The idea of evaluating foreign investment to ensure it doesn’t pose a threat to American jobs is bound to be incredibly controversial in Washington.
Monica de Bolle, a senior fellow at the generally pro-free trade Peterson Institute for International Economics, explains that foreign investment is “not usually politicized to this extent,” and says that concerns about this would typically be sorted out through bilateral negotiations, rather than subjected to an entirely new panel of judges and enforcers.
“It’s making the issue political when it’s not; it’s technical,” de Bolle tells me. What’s more, she adds, such measures “would serve to escalate tensions” with China. It’s worth driving that last point home: The Democrats’ new language on trade is in some respects more aggressive on China than even Trump has been so far.
And it’s more than just an idea. Schumer is reportedly crafting legislation that would effectively allow CFIUS — the current security watchdog — to start doing some of what the Democrats want the new American Jobs Security Council to do as far as ensuring foreign investment doesn’t hurt American jobs. He also called on Trump on Tuesday to use CFIUS to block Chinese investment in the US unless it does more on North Korea. It’s difficult to ignore how badly the Democrats want their thunder back when it comes to trade.
Another stand-out feature in the proposal is the call for an “independent trade prosecutor” who would be based in the International Trade Commission and whose job would be to challenge unfair trade practices by other countries. What’s most crucial about it is that it would take up trade disputes with other countries “without relying on the years-long World Trade Organization process.”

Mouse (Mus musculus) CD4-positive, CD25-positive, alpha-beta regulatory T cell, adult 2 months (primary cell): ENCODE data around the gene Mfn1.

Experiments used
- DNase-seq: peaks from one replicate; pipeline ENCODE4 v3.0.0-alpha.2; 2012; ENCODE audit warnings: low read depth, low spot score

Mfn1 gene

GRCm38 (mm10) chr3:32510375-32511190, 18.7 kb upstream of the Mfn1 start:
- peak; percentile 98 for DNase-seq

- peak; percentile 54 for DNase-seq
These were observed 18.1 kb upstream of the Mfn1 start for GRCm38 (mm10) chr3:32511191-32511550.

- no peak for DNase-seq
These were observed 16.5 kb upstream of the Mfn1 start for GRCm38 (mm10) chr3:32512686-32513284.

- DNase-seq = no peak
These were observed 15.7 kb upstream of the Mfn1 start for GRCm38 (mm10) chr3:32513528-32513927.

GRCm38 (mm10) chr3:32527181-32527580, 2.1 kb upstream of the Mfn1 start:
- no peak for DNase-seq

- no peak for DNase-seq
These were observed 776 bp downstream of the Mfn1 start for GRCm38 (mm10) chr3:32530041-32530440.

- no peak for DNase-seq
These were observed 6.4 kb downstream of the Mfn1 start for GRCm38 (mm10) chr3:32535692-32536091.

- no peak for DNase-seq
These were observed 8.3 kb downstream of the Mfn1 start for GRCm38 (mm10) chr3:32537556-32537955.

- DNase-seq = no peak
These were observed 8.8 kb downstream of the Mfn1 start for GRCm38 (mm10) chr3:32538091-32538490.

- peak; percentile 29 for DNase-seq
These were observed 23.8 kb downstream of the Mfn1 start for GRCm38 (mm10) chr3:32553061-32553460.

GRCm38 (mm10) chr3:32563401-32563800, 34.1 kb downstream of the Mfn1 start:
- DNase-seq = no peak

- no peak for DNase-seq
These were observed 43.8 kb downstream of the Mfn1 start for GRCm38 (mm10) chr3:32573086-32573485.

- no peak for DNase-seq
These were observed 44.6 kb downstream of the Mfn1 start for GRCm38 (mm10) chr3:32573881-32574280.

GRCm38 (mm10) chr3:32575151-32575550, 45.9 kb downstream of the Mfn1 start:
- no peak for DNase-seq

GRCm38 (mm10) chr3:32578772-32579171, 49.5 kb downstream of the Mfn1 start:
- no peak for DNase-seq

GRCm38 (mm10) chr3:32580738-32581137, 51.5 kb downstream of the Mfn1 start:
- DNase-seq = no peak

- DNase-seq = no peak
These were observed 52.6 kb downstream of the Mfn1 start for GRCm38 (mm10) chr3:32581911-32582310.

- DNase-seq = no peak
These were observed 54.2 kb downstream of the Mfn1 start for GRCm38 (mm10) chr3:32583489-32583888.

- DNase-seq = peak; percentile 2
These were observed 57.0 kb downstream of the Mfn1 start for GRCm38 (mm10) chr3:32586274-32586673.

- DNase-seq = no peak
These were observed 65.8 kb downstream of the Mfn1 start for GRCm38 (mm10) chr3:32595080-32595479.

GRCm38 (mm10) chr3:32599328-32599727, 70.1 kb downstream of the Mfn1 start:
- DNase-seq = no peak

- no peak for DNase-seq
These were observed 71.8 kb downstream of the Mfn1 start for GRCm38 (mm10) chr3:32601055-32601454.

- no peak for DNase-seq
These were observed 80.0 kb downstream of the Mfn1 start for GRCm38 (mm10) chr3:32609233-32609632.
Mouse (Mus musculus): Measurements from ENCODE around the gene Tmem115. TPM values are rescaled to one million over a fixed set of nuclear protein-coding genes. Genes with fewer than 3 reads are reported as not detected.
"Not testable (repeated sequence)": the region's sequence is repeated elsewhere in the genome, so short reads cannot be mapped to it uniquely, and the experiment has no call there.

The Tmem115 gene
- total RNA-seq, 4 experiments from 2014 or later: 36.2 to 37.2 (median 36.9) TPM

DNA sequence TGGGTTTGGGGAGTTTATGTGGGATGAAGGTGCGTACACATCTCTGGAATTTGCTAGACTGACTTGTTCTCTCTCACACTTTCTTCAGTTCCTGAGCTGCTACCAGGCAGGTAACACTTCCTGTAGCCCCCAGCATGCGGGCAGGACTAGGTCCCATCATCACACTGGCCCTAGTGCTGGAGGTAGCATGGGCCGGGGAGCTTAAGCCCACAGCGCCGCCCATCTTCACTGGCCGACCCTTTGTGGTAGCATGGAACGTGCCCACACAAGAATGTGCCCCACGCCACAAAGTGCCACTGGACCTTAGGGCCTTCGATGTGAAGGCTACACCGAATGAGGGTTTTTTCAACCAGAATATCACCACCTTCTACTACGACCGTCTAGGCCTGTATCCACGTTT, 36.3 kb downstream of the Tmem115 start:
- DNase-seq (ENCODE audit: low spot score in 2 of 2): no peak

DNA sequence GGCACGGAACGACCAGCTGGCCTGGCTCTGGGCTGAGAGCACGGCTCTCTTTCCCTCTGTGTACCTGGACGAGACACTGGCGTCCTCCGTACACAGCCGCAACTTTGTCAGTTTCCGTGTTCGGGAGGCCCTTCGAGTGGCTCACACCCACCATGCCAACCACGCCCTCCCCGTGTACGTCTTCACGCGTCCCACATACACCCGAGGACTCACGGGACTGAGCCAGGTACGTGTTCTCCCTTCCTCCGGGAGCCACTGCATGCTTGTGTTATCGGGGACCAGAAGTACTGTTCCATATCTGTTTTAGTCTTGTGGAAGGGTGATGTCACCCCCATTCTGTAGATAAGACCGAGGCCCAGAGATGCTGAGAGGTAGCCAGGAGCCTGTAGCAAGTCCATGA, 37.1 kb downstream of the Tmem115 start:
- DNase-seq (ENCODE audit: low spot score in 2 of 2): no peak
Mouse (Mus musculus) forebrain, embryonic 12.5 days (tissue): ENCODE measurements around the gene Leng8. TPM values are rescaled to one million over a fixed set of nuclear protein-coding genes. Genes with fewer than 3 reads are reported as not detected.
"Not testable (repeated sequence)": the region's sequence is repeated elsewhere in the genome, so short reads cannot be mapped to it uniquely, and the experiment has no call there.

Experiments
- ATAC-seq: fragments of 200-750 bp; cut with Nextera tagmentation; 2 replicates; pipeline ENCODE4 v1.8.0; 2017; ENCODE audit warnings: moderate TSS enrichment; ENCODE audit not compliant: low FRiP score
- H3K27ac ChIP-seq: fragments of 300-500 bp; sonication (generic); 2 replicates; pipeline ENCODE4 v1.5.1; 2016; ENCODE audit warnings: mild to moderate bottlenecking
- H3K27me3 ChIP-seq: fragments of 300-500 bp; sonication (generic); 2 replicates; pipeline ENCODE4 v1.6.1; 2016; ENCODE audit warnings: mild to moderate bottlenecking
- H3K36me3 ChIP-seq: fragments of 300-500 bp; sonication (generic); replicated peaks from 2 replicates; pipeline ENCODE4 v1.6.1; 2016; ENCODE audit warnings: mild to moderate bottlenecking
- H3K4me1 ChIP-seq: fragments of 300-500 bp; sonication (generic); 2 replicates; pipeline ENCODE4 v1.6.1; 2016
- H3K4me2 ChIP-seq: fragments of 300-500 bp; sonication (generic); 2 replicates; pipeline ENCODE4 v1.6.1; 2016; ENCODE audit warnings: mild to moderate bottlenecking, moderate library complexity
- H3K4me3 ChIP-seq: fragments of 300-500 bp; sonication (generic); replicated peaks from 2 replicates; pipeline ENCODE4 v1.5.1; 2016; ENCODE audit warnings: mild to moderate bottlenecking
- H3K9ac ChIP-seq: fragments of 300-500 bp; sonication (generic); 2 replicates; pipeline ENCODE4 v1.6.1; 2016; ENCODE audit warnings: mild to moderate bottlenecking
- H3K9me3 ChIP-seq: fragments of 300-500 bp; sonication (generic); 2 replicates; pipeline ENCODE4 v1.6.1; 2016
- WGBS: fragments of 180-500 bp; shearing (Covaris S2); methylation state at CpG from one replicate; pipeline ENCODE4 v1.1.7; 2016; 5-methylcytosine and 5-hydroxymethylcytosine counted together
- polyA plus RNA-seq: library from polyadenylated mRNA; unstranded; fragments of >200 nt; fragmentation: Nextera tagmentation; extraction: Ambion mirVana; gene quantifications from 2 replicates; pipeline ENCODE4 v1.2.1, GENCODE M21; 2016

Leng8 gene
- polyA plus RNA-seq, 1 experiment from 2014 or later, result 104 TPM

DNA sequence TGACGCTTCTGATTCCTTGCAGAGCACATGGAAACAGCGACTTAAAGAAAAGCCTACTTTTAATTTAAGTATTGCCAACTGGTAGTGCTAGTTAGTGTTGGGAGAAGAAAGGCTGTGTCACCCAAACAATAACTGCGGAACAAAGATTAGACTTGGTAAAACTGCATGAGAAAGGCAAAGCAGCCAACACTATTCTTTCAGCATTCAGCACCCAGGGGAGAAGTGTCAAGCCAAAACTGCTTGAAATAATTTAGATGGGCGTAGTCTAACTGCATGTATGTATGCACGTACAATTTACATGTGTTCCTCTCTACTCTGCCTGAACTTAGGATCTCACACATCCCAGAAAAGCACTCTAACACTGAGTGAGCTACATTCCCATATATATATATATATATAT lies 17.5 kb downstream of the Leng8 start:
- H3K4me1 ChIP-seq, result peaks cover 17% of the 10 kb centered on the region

That’s a big deal: The WTO effectively serves as an international Supreme Court for trade, and any attempt by the US to circumvent it would undermine its authority and likely inspire at least some other countries to do the same. What would that mean? Instead of going through a neutral, internationally administered process to solve problems, countries would start taking unilateral punitive actions against trading partners they’re unhappy with. That could in turn spark trade wars.
But some analysts and policymakers who are skeptical of the power of the WTO are not bothered by the idea of working outside of it. They argue that the organization is simply not equipped to handle some of the most pressing challenges for global trade, like reining in China, which benefits enormously from its membership in the WTO but refuses to play by the trade rules that most advanced economies do.